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When Benjamin Sichel took charge of wine-making operations at Château Angludet in 1989, he set himself the task of optimising the vines' natural balance. In Benjamin's view, the vines ought to be allowed to regulate themselves naturally, without any assistance. The role of the groweris to provide the means to foster this balance.
Consequently, in winter, severe pruning limits the potential production of each vine to eight bunches per plant, to produce 45 hectolitres per hectare.
A leaf surface area of 1.2m² per grapevine fosters ripening, and grass cover is used when necessary to curb excessive vigour. Plant cover may be used to fertilise and promote microbial activity in the earth and raise soil quality. In addition to these techniques, manual leaf thinning helps aerate the bunches, while green harvesting is the ultimate means of regulating grapevine yield and ensuring uniform veraison.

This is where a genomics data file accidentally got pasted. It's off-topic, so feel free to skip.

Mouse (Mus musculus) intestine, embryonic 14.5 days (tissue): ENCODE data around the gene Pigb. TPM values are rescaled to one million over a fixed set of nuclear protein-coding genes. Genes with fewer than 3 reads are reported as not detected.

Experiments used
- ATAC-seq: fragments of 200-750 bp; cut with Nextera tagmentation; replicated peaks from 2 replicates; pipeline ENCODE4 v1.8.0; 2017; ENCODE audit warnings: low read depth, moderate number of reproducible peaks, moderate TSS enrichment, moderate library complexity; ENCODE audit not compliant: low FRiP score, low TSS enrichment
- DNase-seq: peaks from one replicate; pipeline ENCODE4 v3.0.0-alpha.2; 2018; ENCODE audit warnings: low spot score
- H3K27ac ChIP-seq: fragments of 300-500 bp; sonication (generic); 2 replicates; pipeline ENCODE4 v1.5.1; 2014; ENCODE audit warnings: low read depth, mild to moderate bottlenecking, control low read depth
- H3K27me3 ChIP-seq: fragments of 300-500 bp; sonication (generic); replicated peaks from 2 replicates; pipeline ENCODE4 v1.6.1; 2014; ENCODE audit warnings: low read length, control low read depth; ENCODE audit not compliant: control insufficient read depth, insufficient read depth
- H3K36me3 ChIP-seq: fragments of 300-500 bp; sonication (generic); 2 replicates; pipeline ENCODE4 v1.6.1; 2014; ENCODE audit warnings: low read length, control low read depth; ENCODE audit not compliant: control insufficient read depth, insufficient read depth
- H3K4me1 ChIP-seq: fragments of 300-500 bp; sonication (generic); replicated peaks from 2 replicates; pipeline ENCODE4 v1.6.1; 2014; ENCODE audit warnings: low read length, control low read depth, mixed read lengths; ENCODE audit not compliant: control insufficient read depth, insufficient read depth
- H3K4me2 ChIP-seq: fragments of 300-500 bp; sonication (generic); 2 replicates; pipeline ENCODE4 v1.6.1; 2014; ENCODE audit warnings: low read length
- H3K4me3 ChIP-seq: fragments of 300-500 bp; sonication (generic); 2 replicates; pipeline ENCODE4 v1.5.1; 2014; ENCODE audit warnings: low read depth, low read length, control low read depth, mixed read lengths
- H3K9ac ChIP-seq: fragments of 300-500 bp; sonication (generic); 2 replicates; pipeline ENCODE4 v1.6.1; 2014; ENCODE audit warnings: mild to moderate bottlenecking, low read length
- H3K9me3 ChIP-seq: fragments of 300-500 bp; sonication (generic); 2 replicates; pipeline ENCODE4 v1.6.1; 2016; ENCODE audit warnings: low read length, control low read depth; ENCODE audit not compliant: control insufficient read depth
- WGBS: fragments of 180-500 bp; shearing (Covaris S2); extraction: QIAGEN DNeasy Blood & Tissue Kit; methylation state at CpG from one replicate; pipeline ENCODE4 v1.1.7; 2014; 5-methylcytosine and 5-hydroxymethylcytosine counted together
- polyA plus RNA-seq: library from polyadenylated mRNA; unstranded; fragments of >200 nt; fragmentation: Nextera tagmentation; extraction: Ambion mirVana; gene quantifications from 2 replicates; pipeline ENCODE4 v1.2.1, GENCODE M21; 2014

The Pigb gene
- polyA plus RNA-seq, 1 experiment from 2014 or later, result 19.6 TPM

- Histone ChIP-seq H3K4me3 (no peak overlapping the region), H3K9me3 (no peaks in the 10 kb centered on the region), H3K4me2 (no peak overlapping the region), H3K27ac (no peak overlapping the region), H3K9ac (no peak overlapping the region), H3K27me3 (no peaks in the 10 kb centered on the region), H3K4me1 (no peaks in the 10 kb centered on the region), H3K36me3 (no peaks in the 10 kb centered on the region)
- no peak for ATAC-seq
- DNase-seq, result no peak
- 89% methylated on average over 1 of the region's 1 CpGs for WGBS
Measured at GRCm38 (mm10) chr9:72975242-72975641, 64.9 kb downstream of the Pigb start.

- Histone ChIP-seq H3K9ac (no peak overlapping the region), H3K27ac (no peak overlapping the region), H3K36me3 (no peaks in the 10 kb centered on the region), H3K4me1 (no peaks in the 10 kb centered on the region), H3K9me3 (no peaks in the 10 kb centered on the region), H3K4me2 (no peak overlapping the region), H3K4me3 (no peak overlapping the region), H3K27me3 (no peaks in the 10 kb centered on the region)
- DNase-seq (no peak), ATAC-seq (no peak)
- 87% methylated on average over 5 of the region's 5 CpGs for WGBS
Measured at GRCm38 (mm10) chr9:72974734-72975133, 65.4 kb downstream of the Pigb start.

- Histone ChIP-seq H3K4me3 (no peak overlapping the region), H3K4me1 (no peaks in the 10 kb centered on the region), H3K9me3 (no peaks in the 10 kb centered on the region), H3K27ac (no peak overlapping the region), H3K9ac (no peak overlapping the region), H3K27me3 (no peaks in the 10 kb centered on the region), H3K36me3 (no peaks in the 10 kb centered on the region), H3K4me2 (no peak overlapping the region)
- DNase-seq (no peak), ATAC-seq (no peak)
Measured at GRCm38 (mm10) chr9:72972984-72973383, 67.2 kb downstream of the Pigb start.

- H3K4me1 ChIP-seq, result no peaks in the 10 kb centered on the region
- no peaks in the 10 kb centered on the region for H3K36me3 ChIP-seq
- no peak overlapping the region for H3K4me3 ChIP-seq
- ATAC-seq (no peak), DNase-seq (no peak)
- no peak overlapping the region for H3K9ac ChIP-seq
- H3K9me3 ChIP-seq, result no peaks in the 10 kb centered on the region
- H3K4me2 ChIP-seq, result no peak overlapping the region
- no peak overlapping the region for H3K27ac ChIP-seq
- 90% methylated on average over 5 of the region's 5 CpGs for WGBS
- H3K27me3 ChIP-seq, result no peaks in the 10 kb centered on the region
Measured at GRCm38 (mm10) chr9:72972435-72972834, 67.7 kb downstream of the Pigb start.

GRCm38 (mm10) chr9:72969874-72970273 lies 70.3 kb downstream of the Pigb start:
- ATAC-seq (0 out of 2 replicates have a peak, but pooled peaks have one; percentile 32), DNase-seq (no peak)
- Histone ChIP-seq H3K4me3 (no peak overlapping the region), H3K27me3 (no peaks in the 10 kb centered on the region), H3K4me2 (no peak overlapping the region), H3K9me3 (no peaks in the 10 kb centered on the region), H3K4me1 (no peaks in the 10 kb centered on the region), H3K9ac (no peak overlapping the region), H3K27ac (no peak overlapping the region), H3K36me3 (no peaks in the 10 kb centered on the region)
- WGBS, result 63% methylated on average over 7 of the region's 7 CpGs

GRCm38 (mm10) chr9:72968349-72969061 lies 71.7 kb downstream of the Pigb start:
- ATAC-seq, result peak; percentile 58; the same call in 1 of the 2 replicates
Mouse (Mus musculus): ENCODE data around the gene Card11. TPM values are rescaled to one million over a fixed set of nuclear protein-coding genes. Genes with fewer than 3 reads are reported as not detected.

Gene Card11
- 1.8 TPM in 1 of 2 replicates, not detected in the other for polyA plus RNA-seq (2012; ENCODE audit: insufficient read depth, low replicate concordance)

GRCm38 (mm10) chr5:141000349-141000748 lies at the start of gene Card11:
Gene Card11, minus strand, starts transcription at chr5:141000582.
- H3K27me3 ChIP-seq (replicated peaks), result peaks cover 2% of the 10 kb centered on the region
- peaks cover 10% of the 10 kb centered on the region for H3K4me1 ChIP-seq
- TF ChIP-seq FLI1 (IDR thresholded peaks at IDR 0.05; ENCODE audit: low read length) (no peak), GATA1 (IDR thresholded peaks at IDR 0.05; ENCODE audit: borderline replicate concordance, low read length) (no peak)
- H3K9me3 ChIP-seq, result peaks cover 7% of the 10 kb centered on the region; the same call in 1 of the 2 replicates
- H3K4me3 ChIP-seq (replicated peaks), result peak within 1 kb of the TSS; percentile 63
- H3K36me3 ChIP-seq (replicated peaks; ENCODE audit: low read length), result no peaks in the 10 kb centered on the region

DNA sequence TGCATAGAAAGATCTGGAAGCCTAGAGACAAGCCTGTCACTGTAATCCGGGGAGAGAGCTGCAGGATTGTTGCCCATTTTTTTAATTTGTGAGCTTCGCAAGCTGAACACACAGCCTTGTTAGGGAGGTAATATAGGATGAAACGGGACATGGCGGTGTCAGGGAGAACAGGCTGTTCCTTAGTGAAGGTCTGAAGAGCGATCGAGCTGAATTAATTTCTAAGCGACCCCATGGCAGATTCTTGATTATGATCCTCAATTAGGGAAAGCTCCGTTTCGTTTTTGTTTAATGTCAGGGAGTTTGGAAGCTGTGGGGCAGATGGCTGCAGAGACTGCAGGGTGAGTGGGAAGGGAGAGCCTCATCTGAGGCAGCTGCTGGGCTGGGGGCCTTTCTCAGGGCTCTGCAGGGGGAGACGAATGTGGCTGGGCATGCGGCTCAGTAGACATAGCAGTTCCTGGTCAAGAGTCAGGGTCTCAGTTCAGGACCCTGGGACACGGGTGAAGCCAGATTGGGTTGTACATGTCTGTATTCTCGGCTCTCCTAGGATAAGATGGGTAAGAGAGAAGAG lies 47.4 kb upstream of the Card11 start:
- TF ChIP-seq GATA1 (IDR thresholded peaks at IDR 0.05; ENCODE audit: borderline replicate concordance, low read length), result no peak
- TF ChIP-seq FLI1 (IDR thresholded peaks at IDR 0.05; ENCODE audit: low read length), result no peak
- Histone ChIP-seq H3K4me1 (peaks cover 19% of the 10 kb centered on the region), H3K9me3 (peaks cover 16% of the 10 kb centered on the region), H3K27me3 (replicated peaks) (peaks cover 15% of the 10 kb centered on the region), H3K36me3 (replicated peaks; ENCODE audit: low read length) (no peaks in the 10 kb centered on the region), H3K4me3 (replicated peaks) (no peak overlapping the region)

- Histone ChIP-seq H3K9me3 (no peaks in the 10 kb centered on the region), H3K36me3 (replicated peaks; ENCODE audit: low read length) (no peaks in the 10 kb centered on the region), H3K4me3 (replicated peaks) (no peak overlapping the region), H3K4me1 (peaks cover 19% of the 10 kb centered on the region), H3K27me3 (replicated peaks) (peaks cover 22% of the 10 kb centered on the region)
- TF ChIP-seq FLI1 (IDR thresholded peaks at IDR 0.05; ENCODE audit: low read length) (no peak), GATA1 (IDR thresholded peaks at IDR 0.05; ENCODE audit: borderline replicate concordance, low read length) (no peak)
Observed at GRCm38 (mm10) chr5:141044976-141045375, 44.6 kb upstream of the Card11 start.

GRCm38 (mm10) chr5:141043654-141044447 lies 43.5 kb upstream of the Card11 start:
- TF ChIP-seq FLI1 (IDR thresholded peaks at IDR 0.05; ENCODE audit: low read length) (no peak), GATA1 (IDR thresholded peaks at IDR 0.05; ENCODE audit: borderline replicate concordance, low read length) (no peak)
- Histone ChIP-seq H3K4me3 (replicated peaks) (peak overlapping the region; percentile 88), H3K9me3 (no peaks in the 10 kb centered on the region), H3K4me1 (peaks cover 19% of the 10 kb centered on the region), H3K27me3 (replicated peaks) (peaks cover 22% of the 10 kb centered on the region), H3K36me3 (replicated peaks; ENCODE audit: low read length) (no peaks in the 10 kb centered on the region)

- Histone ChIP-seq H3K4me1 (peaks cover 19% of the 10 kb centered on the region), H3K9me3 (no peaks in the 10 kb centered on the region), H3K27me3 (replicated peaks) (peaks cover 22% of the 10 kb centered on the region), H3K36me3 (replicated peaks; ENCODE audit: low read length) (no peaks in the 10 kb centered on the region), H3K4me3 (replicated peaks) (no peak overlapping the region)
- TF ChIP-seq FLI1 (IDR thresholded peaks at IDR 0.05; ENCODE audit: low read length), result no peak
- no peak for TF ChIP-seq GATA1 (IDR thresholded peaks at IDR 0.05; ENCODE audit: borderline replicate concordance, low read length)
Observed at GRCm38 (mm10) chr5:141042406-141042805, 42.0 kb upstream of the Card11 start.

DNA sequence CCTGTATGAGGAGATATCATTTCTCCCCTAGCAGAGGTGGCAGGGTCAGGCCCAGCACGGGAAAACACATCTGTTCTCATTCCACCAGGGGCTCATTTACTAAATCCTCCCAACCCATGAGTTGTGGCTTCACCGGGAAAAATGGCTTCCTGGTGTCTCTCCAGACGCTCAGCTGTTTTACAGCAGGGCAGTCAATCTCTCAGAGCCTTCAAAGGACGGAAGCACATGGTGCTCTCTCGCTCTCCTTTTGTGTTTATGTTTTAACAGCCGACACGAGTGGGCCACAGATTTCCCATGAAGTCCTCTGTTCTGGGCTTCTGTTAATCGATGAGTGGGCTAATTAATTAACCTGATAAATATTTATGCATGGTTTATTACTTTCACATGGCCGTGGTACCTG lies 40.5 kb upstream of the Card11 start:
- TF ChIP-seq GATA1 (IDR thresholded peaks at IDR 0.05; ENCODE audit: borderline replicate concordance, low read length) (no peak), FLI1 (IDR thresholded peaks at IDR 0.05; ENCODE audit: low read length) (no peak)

This skilful blend of integrated, organic and alternative management practices protects the environment and preserves the terroir for future generations.
Fermentation takes place in concrete vats which offer the advantage of excellent thermal inertia during the maceration phase.
Fermentation and extraction of the grape skin components are adjusted according to the potential of the vintage to help preserve its typical characteristics.
The wine is then aged in barrels for 12 months. Every year, 30-35% of new oak barrels are introduced, sourced from a number of cooperages carefully selected to ensure complementarity; these barrels play a role in the ageing and complexity of the wine.
The wine is lightly fined with egg white before bottling.
However, at Château Angludet more than anywhere else, we know that there is no single, lasting recipe: every year, we question current practices to be able to act in response to the meteorological conditions and the state of the vines.